Today’s post is from Karen Wilhelm. Karen has inspired me to connect and learn more through blogging. It has been great communicating with Karen over the last few years. Her insights are always enlightening. This is part two of a three part series.
We’ve seen in Part One of this article that a leader often has a preferential use of the task-oriented brain network, but we can also switch to the social neural domain.
Can a leader use both domains at the same time? Apparently, that doesn’t work out so well. That results in treating people as things — objectifying them — and manipulating them to achieve some goal, whether we mean to or not. People naturally recognize the insincerity. The leader may mean well in assuming an action will benefit people, but without proper use of the DMN operating, it’s impossible to know for certain what they want or need. When people aren’t involved in that DMN-related decision interaction, they aren’t as accepting of a management action.
The study’s authors have a couple of suggestions for training more versatile leaders. One is to use simulations for practicing switching. Another is to design career paths that alternate or split time between DMN creative endeavors like marketing or training others, and TPN activities like finance, IT, and quality assurance. In addition, Boyatzis says, management education should include more teamwork, service learning, internships and personal reflections on the impact of behavior and values on others.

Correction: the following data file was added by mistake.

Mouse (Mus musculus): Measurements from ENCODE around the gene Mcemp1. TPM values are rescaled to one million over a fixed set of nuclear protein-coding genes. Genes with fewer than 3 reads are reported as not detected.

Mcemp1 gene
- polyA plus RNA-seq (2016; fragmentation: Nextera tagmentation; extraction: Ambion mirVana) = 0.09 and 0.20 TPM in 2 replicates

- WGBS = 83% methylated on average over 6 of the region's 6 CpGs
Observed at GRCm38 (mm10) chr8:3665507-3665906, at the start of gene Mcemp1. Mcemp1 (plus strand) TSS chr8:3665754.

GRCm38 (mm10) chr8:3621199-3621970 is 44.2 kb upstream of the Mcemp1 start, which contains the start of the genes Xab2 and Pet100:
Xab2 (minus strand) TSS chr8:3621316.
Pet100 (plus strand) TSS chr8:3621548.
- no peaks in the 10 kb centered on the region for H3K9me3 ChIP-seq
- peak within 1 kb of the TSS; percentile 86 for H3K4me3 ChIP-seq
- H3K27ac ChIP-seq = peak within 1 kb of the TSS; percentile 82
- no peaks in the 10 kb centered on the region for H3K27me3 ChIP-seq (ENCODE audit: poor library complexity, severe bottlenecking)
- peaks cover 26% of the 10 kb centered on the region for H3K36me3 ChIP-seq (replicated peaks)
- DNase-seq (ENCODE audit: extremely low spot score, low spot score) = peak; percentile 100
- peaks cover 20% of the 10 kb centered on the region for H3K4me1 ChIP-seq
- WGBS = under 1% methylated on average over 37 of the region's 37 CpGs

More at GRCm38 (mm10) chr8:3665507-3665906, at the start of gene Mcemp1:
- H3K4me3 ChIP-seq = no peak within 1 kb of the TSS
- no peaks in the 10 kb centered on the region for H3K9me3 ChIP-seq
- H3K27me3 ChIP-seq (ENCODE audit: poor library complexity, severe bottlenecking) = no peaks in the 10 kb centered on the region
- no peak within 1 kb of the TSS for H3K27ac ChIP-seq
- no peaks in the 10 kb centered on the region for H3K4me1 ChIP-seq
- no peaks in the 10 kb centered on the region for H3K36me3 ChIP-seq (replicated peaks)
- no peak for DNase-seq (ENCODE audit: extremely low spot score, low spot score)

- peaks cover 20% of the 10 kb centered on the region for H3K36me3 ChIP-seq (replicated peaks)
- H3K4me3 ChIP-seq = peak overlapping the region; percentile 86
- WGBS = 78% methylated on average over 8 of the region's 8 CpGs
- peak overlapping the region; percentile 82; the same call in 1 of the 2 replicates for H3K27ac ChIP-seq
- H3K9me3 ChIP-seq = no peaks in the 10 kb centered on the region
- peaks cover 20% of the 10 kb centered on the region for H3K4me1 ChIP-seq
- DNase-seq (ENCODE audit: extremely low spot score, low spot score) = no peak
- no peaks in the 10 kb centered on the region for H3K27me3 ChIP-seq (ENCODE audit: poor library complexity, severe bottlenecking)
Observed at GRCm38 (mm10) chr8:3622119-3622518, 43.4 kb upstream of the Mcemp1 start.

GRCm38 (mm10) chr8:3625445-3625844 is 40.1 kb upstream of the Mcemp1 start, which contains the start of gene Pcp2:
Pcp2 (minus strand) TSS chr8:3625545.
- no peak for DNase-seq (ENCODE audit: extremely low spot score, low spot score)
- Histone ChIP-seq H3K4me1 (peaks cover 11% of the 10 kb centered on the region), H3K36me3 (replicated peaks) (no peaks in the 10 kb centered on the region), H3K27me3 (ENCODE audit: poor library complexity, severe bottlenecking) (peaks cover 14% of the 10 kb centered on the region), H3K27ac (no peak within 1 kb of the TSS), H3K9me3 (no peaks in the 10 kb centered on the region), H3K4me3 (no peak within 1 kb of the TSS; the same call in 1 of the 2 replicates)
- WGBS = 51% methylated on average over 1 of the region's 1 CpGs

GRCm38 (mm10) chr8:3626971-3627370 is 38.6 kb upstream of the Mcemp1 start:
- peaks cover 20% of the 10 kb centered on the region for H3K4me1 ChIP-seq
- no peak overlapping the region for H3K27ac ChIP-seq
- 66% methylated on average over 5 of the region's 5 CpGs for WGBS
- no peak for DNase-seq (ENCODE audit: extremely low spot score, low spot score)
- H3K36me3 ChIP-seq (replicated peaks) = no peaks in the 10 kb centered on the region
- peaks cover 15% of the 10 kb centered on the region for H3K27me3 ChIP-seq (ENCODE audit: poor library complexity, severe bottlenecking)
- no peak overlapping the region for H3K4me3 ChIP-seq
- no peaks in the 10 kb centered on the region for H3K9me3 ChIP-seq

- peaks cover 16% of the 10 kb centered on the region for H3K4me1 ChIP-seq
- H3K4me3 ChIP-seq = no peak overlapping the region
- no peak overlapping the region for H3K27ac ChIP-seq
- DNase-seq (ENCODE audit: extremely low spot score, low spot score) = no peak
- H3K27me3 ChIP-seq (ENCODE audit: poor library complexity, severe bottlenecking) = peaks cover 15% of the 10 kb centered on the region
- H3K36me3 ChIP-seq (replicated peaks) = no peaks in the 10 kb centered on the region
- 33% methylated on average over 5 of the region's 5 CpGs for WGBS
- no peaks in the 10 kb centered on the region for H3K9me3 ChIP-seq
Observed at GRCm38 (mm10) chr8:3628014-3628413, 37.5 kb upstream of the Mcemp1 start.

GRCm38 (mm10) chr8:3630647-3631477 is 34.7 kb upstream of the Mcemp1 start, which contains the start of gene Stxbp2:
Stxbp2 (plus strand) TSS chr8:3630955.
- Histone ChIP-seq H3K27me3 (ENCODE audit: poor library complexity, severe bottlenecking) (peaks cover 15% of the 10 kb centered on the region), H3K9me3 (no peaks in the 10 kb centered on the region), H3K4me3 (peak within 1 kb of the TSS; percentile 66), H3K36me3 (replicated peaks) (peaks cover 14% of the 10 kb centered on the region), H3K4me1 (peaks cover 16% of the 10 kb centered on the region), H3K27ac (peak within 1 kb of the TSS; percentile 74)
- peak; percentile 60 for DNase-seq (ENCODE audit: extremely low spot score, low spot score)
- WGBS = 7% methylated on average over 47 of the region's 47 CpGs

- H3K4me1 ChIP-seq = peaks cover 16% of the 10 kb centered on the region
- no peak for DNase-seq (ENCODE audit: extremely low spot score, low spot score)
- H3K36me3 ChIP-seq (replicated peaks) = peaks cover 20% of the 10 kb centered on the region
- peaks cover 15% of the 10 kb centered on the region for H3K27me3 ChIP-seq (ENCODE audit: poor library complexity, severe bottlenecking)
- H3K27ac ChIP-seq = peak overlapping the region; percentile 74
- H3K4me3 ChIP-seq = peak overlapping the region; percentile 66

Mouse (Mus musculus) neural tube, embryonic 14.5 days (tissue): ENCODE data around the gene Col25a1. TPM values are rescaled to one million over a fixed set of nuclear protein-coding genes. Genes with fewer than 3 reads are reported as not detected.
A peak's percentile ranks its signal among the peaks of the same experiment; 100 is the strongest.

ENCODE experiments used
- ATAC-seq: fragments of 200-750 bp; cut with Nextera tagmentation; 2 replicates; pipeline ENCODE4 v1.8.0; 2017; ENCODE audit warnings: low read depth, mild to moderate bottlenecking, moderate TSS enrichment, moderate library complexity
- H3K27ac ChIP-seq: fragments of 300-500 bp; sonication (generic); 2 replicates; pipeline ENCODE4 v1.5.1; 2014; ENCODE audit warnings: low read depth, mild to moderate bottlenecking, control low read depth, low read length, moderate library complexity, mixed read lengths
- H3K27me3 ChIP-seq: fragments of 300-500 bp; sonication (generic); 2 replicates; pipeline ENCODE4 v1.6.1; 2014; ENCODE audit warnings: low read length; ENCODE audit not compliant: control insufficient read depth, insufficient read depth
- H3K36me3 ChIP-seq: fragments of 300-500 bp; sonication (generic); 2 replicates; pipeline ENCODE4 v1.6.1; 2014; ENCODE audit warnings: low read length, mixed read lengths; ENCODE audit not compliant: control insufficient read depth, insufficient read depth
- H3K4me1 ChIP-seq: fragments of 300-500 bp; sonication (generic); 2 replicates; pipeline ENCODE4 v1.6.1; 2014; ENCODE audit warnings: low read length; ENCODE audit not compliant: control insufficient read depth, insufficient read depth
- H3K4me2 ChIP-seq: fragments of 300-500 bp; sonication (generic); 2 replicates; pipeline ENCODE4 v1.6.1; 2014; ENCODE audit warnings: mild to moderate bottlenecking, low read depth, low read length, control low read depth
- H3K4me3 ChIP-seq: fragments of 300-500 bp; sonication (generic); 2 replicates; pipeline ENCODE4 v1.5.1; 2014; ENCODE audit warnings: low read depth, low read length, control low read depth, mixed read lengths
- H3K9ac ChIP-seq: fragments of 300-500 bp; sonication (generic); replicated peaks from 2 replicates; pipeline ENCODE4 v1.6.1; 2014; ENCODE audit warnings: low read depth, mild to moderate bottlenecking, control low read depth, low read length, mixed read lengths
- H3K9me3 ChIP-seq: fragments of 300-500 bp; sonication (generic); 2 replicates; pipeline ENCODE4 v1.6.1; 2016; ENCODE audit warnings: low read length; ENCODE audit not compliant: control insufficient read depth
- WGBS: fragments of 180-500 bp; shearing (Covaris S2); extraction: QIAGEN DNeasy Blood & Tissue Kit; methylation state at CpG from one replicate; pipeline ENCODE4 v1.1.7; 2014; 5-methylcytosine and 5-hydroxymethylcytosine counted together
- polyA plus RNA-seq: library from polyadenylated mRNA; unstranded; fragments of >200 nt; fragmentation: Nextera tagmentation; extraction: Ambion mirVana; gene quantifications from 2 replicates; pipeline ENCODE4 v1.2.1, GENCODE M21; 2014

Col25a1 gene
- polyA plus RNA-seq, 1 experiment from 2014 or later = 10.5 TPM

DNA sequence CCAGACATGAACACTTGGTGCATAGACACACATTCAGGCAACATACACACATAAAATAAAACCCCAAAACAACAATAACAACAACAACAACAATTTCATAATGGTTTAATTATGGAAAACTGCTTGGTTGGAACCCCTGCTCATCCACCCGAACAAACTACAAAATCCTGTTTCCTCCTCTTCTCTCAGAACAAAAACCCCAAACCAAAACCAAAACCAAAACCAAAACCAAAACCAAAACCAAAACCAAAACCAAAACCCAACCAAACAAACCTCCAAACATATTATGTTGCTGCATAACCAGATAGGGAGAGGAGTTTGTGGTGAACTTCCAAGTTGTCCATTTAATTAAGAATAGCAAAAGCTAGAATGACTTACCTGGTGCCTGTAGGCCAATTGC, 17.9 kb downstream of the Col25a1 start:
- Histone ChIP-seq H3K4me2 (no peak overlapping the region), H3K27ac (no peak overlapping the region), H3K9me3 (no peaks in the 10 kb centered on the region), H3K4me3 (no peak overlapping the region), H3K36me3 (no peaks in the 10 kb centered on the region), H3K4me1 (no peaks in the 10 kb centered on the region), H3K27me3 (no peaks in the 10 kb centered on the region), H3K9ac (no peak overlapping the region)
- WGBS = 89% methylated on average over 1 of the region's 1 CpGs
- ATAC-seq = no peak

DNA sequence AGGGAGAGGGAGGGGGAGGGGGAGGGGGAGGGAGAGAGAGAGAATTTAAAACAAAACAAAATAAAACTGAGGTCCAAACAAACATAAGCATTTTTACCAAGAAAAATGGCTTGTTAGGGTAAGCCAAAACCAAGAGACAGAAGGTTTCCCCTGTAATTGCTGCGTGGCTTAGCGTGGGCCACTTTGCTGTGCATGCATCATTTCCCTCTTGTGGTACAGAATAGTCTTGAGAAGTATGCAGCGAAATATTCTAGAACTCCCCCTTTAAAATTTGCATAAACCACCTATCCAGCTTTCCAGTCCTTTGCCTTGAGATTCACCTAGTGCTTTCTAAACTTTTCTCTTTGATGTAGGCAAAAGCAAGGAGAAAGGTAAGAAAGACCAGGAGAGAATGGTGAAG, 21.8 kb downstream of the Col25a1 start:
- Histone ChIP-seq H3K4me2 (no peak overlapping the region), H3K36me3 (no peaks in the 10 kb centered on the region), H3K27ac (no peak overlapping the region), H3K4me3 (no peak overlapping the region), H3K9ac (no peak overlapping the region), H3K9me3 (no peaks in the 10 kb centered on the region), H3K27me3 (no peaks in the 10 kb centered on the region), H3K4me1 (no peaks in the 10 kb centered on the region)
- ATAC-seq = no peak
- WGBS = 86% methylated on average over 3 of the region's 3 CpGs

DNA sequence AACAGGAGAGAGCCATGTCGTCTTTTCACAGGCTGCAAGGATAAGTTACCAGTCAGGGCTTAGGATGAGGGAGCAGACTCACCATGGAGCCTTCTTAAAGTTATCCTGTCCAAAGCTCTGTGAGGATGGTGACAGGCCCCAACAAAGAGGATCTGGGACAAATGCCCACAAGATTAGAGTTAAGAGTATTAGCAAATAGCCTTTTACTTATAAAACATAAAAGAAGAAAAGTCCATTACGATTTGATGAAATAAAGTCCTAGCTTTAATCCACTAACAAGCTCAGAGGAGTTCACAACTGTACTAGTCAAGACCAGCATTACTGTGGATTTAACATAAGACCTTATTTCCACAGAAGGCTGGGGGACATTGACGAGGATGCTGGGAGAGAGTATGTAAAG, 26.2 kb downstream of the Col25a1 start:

Matt Wrye: As a lean change agent, the switching between TPM and DPM happens routinely. I have had to develop training and put myself in the learner’s shoes trying to understand what they need. Then a few hours later switch modes and work on solving a problem using data. I would say that my natural tendency is TPN and I have had to learn more about DPM through the years.
Chris Paulsen: It seems that most leadership roles require switching between TPM and DPM if they are to be done well. My natural tendency is definitely TPN and DPM takes more effort for me. The rotation between these two domains discussed in Part 1 may explain why being more people oriented seems to come easier on some occasions than others.
Visit Karen’s Lean Reflections Blog for more interesting blogs.
I had the pleasure of being a guest blogger on Karen Wilhelm’s Lean Reflections site. I wrote about the debate between centralizing versus decentralizing functions of a business.
Here is the beginning:
Should we centralize or decentralize our function?
Have you ever heard this question come up? I bet so. It is a very common question. The discussion could be around any area of service like procurement, IT, HR or many other functions that I haven’t mentioned.
I always seem to get the follow up question of “So what does lean say we should do?”
My simple answer is “Whatever makes the best sense for your company and your situation today.”
Most hate hearing this, but it is the truth. There is no lean perspective on this question. Both sides have good points and bad points to them.
You can read the rest over at Lean Reflections...
This week is Lean series week at Beyond Lean. The blog posts will center around strategy deployment (or Hoshin Kanri). Justin Tomac, Chad Walters, Karen Wilhelm and Tony Ferraro will be guest blogging. This will give you different perspectives from on strategy deployment all right here at Beyond Lean.
Today’s post is from Karen Wilhelm. Karen has inspired me to connect and learn more through blogging. It has been great communicating with Karen over the last few years. Her insights are always enlightening. This is part one of a two part series. The second part will post on Karen’s blog.
Part One: Japanese manufacturing leaders listen to Dr. Juran